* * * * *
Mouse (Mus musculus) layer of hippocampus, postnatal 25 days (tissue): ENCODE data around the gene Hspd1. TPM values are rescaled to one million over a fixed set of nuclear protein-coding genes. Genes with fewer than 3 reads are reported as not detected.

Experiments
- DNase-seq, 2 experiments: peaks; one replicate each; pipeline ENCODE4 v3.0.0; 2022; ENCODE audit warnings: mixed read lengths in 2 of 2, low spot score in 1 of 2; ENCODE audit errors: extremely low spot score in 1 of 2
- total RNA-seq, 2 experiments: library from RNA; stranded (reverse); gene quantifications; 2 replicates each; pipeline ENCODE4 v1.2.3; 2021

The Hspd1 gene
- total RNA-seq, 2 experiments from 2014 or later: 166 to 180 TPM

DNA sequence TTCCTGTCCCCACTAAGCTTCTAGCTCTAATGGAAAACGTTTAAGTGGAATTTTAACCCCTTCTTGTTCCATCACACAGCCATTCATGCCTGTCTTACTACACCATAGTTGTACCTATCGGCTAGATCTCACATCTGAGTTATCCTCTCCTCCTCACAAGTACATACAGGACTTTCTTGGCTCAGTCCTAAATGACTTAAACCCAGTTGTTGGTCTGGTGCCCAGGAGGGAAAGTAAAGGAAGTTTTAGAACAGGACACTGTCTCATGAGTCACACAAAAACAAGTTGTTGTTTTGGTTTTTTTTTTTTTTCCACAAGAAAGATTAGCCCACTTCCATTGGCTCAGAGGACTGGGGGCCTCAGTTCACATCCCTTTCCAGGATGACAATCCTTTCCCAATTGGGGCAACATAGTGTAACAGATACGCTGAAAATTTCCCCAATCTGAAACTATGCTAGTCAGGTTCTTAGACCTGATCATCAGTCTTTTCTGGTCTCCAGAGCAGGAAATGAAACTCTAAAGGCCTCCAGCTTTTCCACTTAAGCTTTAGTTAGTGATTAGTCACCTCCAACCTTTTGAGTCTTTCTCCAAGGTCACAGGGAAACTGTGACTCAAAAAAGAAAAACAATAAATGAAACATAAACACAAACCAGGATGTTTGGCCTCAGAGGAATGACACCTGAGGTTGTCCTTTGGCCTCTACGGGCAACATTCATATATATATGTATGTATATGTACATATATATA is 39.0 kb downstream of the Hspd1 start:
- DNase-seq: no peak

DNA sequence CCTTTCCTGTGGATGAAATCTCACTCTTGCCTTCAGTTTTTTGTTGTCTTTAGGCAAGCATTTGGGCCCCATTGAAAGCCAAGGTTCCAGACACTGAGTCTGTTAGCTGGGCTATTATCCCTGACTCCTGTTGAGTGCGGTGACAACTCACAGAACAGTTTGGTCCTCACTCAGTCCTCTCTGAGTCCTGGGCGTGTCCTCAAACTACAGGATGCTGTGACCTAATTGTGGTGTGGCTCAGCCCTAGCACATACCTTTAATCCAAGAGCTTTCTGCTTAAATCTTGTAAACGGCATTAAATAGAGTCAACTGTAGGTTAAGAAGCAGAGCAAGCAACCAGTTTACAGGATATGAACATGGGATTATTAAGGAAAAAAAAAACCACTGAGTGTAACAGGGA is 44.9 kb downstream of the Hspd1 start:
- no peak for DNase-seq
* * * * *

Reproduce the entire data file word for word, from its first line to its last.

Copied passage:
Mouse (Mus musculus) layer of hippocampus, postnatal 25 days (tissue): ENCODE data around the gene Hspd1. TPM values are rescaled to one million over a fixed set of nuclear protein-coding genes. Genes with fewer than 3 reads are reported as not detected.

Experiments
- DNase-seq, 2 experiments: peaks; one replicate each; pipeline ENCODE4 v3.0.0; 2022; ENCODE audit warnings: mixed read lengths in 2 of 2, low spot score in 1 of 2; ENCODE audit errors: extremely low spot score in 1 of 2
- total RNA-seq, 2 experiments: library from RNA; stranded (reverse); gene quantifications; 2 replicates each; pipeline ENCODE4 v1.2.3; 2021

The Hspd1 gene
- total RNA-seq, 2 experiments from 2014 or later: 166 to 180 TPM

DNA sequence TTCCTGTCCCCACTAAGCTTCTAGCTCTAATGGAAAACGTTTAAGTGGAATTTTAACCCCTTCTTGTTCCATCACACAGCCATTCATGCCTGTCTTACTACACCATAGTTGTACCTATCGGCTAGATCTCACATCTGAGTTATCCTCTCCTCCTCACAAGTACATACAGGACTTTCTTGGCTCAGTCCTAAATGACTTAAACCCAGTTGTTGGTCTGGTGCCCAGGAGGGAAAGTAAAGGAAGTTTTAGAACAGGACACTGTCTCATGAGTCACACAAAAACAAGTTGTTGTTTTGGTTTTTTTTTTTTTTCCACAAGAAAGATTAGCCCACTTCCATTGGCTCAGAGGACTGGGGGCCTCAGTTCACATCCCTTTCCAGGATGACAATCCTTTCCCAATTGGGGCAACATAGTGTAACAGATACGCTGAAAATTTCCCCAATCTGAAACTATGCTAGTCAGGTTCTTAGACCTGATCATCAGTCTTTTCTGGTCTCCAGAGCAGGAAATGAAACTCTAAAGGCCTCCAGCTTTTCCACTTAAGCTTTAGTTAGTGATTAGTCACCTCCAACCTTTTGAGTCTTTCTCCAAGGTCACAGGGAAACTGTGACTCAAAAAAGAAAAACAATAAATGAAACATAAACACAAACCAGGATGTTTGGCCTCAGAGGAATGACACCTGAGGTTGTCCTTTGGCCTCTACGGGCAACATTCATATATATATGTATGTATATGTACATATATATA is 39.0 kb downstream of the Hspd1 start:
- DNase-seq: no peak

DNA sequence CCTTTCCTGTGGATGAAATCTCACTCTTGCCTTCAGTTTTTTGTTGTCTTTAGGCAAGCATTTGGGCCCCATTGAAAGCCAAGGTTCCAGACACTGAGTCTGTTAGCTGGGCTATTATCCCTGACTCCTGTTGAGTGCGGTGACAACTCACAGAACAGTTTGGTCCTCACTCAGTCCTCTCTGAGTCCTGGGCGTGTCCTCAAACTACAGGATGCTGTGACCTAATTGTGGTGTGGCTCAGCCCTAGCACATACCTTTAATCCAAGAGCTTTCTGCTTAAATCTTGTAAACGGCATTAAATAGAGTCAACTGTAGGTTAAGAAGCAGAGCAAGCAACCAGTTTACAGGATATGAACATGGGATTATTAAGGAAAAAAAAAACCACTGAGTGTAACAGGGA is 44.9 kb downstream of the Hspd1 start:
- no peak for DNase-seq